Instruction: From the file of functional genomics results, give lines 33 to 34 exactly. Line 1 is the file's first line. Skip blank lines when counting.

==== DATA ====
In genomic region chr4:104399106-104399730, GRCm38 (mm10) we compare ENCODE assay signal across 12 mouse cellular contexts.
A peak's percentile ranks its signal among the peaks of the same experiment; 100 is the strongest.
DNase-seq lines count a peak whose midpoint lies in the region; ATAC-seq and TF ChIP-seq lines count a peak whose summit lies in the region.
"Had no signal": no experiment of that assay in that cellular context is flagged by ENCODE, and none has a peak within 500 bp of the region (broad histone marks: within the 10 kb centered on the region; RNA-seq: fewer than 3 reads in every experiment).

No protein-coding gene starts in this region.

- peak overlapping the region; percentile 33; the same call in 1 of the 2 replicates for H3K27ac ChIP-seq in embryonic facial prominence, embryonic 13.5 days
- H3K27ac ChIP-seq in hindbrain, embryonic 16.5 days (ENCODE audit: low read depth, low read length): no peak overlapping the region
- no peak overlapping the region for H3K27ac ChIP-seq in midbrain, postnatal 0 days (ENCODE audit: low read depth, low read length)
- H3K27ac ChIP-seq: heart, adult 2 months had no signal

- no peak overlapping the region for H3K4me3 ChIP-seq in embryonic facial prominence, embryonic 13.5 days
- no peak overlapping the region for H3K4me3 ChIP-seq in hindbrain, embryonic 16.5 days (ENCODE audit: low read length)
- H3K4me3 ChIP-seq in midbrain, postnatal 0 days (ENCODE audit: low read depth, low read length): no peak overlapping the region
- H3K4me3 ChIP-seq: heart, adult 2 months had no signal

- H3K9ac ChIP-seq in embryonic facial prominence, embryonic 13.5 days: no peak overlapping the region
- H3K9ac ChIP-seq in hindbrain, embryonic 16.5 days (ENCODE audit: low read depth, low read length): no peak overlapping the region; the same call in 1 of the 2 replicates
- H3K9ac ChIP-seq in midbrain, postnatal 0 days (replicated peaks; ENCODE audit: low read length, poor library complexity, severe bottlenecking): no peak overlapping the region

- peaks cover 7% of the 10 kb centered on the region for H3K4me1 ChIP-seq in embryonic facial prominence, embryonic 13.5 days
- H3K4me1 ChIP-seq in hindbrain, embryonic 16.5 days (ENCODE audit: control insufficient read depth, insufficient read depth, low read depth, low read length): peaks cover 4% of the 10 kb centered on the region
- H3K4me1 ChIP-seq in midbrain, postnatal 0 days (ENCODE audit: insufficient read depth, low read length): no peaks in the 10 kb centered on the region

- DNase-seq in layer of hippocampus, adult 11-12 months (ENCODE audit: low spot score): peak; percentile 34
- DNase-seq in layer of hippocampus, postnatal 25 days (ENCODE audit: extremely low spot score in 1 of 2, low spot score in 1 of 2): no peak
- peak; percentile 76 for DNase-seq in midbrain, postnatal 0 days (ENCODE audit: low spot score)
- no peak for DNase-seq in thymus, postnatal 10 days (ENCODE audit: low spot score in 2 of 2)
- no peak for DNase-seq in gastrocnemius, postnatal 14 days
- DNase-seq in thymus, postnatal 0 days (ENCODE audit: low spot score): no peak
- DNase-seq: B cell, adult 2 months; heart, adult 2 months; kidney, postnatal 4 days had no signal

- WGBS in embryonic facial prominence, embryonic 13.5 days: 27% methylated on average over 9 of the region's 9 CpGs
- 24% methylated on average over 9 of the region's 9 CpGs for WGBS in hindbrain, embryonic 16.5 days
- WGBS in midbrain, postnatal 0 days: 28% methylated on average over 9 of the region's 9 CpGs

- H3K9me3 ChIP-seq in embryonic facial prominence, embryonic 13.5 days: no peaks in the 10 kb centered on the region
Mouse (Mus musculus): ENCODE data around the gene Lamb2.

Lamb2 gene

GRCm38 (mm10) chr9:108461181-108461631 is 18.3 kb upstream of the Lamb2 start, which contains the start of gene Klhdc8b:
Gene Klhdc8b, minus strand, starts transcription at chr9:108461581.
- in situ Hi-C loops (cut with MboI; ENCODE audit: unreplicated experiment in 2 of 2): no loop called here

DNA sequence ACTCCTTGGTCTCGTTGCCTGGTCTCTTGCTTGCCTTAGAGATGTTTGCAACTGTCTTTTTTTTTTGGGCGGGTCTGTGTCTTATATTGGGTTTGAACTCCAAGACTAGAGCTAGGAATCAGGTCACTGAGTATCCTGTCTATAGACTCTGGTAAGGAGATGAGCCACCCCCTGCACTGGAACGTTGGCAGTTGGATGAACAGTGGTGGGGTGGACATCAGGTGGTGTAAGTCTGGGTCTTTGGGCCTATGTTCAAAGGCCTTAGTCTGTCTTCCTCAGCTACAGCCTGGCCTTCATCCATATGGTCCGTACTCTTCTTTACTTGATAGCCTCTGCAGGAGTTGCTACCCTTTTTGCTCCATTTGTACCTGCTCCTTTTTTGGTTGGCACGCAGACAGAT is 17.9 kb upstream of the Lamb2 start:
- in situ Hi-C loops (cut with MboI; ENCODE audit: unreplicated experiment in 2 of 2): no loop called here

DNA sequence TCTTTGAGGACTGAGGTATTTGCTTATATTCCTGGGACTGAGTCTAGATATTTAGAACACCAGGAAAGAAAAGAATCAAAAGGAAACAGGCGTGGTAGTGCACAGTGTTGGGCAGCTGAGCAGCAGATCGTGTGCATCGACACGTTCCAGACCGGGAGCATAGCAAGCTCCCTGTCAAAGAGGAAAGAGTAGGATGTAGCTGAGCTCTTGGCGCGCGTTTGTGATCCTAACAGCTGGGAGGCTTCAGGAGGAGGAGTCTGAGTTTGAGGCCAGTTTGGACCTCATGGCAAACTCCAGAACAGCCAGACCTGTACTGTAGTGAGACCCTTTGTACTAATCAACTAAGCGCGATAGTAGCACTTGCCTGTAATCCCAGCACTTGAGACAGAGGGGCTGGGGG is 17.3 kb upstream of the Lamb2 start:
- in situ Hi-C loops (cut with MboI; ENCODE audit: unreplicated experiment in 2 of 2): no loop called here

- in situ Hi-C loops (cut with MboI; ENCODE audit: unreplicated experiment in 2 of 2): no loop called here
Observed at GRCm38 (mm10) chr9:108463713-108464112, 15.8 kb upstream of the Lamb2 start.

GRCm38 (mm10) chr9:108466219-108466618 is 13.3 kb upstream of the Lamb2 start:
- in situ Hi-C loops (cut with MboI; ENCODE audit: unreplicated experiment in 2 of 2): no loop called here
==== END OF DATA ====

GRCm38 (mm10) chr9:108461181-108461631 is 18.3 kb upstream of the Lamb2 start, which contains the start of gene Klhdc8b:
Gene Klhdc8b, minus strand, starts transcription at chr9:108461581.